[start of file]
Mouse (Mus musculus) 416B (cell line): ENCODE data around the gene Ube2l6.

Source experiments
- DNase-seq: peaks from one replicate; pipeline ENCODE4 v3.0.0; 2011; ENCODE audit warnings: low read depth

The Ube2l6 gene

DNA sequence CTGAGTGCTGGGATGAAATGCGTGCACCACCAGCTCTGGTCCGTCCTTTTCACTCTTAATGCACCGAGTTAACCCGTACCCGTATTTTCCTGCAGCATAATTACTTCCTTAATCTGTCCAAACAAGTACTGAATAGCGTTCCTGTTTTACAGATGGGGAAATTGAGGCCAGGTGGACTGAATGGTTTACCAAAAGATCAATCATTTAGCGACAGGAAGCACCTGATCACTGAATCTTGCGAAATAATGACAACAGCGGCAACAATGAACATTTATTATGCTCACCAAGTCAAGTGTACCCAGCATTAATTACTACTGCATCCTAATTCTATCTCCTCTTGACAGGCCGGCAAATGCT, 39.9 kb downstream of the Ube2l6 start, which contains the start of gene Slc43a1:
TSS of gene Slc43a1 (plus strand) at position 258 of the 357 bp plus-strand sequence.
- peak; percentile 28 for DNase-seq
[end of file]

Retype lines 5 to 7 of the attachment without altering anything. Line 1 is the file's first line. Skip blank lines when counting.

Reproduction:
DNA sequence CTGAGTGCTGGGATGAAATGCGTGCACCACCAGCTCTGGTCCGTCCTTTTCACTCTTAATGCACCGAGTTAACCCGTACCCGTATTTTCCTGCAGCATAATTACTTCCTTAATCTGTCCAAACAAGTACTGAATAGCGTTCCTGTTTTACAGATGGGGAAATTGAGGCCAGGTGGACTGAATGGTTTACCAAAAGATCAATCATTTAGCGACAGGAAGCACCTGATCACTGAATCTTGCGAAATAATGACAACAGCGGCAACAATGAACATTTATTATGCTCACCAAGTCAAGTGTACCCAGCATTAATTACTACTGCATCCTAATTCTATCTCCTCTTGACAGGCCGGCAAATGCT, 39.9 kb downstream of the Ube2l6 start, which contains the start of gene Slc43a1:
TSS of gene Slc43a1 (plus strand) at position 258 of the 357 bp plus-strand sequence.
- peak; percentile 28 for DNase-seq